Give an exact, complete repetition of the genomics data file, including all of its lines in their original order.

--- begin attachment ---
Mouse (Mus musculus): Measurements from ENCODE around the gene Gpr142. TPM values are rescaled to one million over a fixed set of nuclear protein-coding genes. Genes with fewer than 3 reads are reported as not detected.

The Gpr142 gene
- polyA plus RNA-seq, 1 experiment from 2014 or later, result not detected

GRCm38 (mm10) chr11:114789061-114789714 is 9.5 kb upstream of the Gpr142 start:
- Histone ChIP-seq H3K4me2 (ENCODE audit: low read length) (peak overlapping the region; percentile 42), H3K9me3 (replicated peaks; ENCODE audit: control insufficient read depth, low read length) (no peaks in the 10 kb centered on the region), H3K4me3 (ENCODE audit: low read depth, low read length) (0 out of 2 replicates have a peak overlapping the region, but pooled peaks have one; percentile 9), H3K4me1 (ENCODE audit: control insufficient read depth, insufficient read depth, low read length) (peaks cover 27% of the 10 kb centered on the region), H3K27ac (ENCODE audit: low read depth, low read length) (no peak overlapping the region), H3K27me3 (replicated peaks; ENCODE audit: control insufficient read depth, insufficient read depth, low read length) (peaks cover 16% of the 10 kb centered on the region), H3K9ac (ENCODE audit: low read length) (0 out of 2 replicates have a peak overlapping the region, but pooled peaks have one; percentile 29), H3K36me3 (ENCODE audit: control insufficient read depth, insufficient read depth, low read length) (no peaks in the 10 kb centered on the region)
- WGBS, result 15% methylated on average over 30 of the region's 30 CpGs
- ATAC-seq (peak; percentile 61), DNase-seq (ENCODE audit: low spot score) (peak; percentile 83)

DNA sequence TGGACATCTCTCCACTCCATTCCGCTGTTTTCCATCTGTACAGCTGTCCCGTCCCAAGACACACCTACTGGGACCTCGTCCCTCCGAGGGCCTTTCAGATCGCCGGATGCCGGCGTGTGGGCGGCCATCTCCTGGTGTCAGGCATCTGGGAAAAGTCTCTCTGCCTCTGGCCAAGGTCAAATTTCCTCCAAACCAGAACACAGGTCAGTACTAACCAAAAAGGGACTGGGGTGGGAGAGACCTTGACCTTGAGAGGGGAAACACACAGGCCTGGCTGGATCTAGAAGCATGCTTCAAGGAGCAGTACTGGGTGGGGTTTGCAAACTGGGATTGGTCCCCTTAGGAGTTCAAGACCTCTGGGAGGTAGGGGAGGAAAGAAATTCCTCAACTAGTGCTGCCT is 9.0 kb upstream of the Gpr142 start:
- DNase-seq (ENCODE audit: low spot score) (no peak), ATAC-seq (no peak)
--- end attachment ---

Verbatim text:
Mouse (Mus musculus): Measurements from ENCODE around the gene Gpr142. TPM values are rescaled to one million over a fixed set of nuclear protein-coding genes. Genes with fewer than 3 reads are reported as not detected.

The Gpr142 gene
- polyA plus RNA-seq, 1 experiment from 2014 or later, result not detected

GRCm38 (mm10) chr11:114789061-114789714 is 9.5 kb upstream of the Gpr142 start:
- Histone ChIP-seq H3K4me2 (ENCODE audit: low read length) (peak overlapping the region; percentile 42), H3K9me3 (replicated peaks; ENCODE audit: control insufficient read depth, low read length) (no peaks in the 10 kb centered on the region), H3K4me3 (ENCODE audit: low read depth, low read length) (0 out of 2 replicates have a peak overlapping the region, but pooled peaks have one; percentile 9), H3K4me1 (ENCODE audit: control insufficient read depth, insufficient read depth, low read length) (peaks cover 27% of the 10 kb centered on the region), H3K27ac (ENCODE audit: low read depth, low read length) (no peak overlapping the region), H3K27me3 (replicated peaks; ENCODE audit: control insufficient read depth, insufficient read depth, low read length) (peaks cover 16% of the 10 kb centered on the region), H3K9ac (ENCODE audit: low read length) (0 out of 2 replicates have a peak overlapping the region, but pooled peaks have one; percentile 29), H3K36me3 (ENCODE audit: control insufficient read depth, insufficient read depth, low read length) (no peaks in the 10 kb centered on the region)
- WGBS, result 15% methylated on average over 30 of the region's 30 CpGs
- ATAC-seq (peak; percentile 61), DNase-seq (ENCODE audit: low spot score) (peak; percentile 83)

DNA sequence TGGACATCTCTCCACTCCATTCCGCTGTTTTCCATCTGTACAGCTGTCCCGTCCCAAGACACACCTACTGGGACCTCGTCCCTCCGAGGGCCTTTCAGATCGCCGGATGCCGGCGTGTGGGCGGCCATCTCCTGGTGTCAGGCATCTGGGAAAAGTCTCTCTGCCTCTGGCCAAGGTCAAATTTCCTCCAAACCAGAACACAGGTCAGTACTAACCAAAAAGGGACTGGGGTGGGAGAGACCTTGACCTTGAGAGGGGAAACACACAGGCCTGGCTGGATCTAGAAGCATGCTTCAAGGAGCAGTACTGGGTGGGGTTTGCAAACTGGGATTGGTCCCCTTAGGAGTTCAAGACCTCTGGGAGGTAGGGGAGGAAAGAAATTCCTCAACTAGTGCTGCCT is 9.0 kb upstream of the Gpr142 start:
- DNase-seq (ENCODE audit: low spot score) (no peak), ATAC-seq (no peak)